One Billion Creative Works Will Soon Be Available for Free Use

Creative Commons licensed material is rapidly increasing Photo: Non-Profit Quarterly

Creative Commons, a non-profit organization which licenses free online content, announced on Thursday that the total number of license-free photos and articles will surpass the one billion mark in 2015.

Every four years Creative Commons issues a report entitled State of the Common. According to data published in the latest report, as of November 2014 there were around 882 million works available under Creative Commons licenses (CC).

The figure represents a doubling of the number of works available since the last report was published in 2010, which estimated there to be 400 million CC licenses in use at the time. In 2006 a mere 50 million works were estimated as available for use under CC licenses. In an effort to track data more effectively in the future, Creative Commons has also announced plans to publish the State of the Common report annually, starting in 2015.

Ryan Merkley, CEO of Creative Commons was “surprised” by the expansion rate of free CC licensed material. He said that reaching the one billion mark was “an exciting milestone for a 12 year old organization.”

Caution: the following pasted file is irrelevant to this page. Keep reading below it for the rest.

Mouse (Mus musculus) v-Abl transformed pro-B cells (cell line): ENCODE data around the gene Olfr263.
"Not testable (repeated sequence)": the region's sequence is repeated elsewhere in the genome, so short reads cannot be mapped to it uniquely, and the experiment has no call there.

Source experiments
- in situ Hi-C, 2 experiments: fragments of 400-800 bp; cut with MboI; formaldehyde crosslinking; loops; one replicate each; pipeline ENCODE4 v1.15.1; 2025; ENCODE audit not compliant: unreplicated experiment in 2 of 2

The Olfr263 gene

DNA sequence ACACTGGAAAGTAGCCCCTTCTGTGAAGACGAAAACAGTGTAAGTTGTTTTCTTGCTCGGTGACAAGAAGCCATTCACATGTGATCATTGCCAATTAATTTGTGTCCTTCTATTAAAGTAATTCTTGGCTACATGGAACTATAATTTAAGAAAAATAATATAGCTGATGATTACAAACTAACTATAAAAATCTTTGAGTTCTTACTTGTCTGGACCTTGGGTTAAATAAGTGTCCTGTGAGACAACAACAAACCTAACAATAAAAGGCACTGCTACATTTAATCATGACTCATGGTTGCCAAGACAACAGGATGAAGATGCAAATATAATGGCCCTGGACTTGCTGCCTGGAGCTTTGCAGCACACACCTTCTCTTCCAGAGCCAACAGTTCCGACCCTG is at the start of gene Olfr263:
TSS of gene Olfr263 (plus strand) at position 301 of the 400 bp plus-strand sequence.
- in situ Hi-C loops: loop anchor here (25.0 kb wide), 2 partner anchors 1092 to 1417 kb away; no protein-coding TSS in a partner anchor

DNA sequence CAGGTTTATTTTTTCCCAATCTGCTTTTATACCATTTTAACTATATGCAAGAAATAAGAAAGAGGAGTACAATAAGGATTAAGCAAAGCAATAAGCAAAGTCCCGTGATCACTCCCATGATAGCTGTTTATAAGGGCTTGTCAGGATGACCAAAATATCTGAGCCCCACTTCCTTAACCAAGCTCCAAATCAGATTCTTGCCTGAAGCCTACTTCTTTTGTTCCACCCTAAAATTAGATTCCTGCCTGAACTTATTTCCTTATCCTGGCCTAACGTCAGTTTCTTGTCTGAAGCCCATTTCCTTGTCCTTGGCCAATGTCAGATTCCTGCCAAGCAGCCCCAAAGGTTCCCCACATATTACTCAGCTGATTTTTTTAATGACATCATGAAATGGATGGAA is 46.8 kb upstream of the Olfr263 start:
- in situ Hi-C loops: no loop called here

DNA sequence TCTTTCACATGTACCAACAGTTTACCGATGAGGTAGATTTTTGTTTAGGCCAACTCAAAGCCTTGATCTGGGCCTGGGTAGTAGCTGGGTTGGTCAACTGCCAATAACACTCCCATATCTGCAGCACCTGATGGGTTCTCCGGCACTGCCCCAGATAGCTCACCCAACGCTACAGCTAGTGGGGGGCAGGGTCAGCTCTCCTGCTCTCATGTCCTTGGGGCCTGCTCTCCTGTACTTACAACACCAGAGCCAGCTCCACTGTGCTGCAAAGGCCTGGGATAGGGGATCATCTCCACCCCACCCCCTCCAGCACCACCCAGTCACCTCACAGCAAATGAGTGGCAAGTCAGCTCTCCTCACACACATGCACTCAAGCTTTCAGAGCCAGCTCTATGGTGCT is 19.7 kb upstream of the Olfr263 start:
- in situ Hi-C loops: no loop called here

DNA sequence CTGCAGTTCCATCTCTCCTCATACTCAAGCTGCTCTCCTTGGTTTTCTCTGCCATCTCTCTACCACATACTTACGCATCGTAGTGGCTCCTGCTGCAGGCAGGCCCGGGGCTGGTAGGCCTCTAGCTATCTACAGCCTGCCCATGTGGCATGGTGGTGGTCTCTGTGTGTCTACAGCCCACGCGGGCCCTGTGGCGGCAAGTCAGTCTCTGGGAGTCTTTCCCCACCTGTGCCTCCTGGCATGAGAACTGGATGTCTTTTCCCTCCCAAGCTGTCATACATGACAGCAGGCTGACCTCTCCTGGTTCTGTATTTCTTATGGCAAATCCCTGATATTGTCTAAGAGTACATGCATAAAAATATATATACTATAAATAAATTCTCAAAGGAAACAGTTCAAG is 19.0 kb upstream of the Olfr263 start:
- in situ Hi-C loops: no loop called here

According to Merkley the reports are generated by asking websites that publish large numbers of CC licensed material, such as Flickr and Wikipedia to supply data to Creative Commons. Another method used to count CC material utilizes Google to count every item on the internet embedded with a unique CC code. However these methods can only approximate the amount of CC licensed material, as the organization does not maintain its own database.


Follow artnet News on Facebook:


Want to stay ahead of the art world? Subscribe to our newsletter to get the breaking news, eye-opening interviews, and incisive critical takes that drive the conversation forward.

Share

Article topics